PC 129 A new experience

The streets of any strange city are often confusing; normally one city block looks like any another; one way streets and directions to unfamiliar areas compound one’s sense of unease, tinged of course with the excitement of discovery. Walking around is at your own pace; driving one is in the flowing traffic and you need to know where you are going, or at least have a sense of that direction. These days you can have as much assistance as you like in the form of a satellite navigation/information system beamed to your smart phone or in-car dashboard display. They help quite a lot, although when they  start ‘recalculating’ because that side road she (also a female huh?) asked you to turn down was either a one way street the wrong way, blocked by a council refuse-collecting vehicle or just looked plain wrong, you want to shout at the sky: “aaggghhhh”!

Lisbon city map

So it was on a Sunday in early July we found ourselves heading to a school building (Escola Secundaria Maria Amalia Vaz de Carvalho) in the Portuguese capital Lisbon in search of a yoga class, taking place in an inflated tent. I think the principal is great. Take over some space, in this case a spare classroom, inflate your yoga studio inside (note: not inflating your ego!), pump in the heat and conduct an hour’s Vinyasa or something similar.

On Rua Sampaio e Pina we found the entrance to the waste ground that was obviously used as a car park and nodded to Santos, who was the weekend security chap. “Bom dia. Yoga?” he asked politely, peering through the car window. “Bom Dia. Sim!” He pointed to a rusted iron fence through which we should drive; down a ramp and park in the dust, among the weeds, alongside an enormous building. The sun was high in the sky and it was hot. We were early and were just discussing life and the universe when another car pulls up and out steps a young woman who says she’s Sophia and she’s our yoga teacher; she had made a ready assumption we were there for yoga! Why else would you be there on a Sunday morning? We walk towards a small white metal door at the rear of the building. Up a flight of stairs …. to the door of the studio.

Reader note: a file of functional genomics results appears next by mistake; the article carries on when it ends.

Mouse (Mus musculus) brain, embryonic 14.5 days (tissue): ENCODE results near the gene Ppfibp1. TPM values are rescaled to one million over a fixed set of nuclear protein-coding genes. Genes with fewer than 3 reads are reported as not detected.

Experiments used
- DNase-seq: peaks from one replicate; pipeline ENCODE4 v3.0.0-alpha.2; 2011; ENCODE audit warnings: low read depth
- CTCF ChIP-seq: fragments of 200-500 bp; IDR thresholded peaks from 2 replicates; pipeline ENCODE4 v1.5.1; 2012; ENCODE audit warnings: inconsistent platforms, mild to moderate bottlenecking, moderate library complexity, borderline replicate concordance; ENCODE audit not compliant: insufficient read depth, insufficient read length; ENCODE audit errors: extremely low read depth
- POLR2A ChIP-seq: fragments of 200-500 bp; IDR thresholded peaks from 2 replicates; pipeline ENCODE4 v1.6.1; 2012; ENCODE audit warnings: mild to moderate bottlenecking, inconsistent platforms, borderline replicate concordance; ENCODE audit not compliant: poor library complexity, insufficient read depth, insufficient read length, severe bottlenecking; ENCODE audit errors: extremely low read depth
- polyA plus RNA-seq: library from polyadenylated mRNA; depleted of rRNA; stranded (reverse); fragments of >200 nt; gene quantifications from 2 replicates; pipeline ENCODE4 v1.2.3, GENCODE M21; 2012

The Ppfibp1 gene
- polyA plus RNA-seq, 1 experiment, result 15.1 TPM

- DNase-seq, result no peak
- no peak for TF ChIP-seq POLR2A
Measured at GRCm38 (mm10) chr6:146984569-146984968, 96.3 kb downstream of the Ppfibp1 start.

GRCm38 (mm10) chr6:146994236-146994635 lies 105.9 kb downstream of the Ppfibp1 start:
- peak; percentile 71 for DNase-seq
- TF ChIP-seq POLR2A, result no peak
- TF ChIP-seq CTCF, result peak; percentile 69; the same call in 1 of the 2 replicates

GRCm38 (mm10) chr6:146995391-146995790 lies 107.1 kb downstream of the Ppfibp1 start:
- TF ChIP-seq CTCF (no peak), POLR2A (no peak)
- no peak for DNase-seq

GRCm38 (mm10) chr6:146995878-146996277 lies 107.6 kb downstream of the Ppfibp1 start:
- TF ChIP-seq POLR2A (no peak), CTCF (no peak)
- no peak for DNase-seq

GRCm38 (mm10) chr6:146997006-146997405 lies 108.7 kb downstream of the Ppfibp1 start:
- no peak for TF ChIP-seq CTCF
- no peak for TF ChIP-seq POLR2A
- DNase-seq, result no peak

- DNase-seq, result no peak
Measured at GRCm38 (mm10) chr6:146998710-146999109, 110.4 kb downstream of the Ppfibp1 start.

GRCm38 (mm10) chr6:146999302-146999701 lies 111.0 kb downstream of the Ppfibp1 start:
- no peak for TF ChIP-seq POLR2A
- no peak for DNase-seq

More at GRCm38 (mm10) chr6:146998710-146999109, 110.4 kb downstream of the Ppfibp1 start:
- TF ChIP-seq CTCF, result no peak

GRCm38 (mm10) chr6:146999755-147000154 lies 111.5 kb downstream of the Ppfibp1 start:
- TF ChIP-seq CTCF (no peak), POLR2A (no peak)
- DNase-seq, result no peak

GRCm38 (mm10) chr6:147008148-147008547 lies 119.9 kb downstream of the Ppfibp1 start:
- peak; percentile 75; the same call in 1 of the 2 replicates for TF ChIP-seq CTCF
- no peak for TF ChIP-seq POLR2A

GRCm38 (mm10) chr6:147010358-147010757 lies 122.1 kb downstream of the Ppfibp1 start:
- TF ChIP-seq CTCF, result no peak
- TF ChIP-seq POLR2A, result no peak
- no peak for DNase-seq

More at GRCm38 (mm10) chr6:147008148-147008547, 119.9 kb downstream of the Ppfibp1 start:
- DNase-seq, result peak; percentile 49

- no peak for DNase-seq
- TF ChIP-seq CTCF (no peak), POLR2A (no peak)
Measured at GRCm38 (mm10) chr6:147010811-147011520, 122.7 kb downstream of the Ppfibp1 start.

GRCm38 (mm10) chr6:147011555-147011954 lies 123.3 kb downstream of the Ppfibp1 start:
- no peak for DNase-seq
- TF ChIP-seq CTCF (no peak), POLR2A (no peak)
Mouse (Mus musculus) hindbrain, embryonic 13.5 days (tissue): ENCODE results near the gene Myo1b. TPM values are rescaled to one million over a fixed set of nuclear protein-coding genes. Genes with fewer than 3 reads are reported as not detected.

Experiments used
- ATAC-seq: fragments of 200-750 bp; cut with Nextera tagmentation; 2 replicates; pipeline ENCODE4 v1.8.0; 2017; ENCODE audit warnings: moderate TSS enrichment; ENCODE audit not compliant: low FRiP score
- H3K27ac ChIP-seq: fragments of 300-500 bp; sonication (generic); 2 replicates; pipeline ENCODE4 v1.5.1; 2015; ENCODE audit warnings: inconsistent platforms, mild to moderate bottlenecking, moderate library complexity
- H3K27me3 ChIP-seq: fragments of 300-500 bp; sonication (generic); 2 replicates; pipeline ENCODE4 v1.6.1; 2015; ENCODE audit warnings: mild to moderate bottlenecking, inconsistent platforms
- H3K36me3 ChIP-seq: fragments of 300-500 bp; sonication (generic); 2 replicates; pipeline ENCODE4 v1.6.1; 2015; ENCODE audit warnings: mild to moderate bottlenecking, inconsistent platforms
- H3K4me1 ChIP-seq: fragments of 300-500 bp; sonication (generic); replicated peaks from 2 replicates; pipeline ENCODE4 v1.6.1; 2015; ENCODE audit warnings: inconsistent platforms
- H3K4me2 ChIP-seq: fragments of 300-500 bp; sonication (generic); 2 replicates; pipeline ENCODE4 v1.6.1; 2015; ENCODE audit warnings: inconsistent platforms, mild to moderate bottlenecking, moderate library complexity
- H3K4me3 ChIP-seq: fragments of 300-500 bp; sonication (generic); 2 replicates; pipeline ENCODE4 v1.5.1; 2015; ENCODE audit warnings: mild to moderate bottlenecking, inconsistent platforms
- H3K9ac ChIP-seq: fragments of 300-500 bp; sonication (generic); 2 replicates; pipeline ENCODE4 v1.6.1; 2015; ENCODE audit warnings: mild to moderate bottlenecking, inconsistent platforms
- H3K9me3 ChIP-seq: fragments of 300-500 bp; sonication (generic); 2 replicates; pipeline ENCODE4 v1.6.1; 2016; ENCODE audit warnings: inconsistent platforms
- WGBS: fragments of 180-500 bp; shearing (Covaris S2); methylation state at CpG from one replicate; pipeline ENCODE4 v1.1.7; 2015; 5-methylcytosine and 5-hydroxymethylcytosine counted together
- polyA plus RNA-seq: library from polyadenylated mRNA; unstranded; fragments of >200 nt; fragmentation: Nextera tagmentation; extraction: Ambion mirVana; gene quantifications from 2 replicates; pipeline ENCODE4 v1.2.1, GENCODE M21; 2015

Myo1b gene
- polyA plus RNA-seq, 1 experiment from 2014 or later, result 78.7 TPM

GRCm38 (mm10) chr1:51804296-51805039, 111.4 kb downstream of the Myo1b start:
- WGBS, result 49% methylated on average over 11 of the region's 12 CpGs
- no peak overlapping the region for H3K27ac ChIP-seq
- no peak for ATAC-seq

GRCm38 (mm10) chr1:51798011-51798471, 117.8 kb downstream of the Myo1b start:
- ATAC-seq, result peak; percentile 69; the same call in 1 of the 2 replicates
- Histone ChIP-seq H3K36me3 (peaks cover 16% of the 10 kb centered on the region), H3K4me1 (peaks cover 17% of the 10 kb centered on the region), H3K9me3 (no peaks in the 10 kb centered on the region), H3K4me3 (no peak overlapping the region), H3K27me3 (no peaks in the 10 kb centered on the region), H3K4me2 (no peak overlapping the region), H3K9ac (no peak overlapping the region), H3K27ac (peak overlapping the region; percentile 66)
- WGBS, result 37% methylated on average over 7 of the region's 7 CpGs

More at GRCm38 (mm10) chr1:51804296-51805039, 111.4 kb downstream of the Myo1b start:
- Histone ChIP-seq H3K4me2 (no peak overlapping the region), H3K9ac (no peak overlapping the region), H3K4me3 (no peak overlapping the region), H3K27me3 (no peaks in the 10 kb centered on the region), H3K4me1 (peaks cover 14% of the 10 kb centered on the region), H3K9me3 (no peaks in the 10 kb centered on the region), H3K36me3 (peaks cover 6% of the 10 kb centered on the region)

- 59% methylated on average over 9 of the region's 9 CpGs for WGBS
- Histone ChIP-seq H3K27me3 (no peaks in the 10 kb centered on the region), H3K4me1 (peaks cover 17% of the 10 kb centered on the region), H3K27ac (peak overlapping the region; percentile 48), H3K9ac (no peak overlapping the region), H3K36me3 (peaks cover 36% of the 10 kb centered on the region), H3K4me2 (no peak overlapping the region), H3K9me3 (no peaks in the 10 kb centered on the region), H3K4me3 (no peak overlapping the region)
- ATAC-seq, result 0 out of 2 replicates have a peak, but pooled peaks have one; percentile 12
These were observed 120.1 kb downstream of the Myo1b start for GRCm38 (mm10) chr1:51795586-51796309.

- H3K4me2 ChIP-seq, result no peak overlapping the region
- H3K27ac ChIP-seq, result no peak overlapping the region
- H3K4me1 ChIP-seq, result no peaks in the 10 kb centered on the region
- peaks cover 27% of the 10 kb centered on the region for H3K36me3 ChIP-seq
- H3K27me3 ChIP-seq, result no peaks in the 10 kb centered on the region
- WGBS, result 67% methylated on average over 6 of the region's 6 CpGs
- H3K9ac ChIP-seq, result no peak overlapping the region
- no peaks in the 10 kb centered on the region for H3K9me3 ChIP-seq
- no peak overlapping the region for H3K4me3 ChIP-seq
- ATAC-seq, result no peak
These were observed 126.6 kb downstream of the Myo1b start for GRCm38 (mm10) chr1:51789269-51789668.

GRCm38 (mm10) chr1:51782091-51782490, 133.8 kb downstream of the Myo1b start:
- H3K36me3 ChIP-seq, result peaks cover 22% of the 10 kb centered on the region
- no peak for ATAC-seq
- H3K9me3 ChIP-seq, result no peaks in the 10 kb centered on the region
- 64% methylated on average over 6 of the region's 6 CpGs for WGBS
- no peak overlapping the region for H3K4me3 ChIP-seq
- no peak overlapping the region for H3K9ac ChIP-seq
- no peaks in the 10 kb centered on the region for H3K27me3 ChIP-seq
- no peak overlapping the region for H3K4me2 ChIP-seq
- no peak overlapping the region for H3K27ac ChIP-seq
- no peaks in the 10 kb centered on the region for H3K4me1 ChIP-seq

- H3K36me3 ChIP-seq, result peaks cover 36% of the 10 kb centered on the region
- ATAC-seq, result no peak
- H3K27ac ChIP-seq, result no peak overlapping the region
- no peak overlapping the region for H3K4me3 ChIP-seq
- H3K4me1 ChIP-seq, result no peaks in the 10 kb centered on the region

“Is there a loo I can use?”

“Yes, down this corridor take the first right, another 50 metres, on the right.”

We knew there were showers we could use after the class and took advantage of someone coming out of the previous class to guide us. She asked whether we were Sophia’s parents – think I could have been her grandfather more like!!  It was a ten day Camel Ride, as they say; along this corridor, down some stairs, along that corridor, turn right, another 100 metres – it’s a large school building. Dusty indoor plants (Ficus Benjamina), looking as though they needed sunlight, water and a good feed, make a feeble attempt to brighten the entrance hall

On the way we pass the signs of school life at this time of year; notices on doors: ‘Exams: Silence!!’; School Sports’ Day’s photographs; timetables largely coloured out; photos of past Alumni; displays in English and Portuguese of subject matter – biological systems, the planets, geological strata etc; a noticeboard with personal messages and holiday advertisements etc. The half-tiled corridor walls bring back my own memories of decades ago, although these are that blue colour so loved of the Portuguese, not the mud brown on my Wiltshire school corridors! We eventually reach the showers, look, and retrace our steps, hoping we’ll find those showers when we need them!

“You can change in there” says Sophia, pointing to one closed door for me and to another door for Celina. In mine lies detritus from the IT Department. How quickly machines become obsolescent and then obsolete in the technology sector these days; dead desktops, keyboards by the dozen, cables everywhere, the odd printer and many screens all piled higgledy piggledy in the corner. Dusty and forlorn; depressing actually! I am reminded of that little green cursor winking at me …… fond memories of my first VDU.

Hot Pod

The pod glows purple and blue in the room next door and our fellow participants, some nine in all, are gathering and finding a floor space. The light level is low so Sophia, when she starts the class at the front, sort of appears in silhouette. Soon we are sweating in the 38ºC heat and going through the asanas; after almost two weeks of no yoga, this is good. All too soon it was over, we say our thanks and namastes, and head for the showers; we are the only ones going in that direction, suggesting that the others preferred to shower at home.

Down this corridor, these stairs, left by the potted plants and there we were five minutes later, the girls and boys shower rooms. The building was completely empty, the echoes of children and staff and bells and doors closing all too apparent on this quiet Sunday; I felt like I was trespassing in this empty school, devoid of pupils and staff  yet haunted and inhabited by its past. We decided to simply use one room and chose the boys’ – easier to explain if interrupted maybe? Rather worn and paint-splattered floor tiles, a shower area around by the windows and ….. no hot water! But we coped – washing the sweat off and a brisk dry with a towel.

Then out in to the hot sunshine, into the baking car, switch on Jezebel 2, and ask her to take us to Jardim des Amoreiras in the Rato district. “Turn  right out of the car park ……” Here we go again, except this time we’re relaxed and exercised, so in theory it should be a doddle.

Richard 27th July 2018                                          richardyates24@gmail.com

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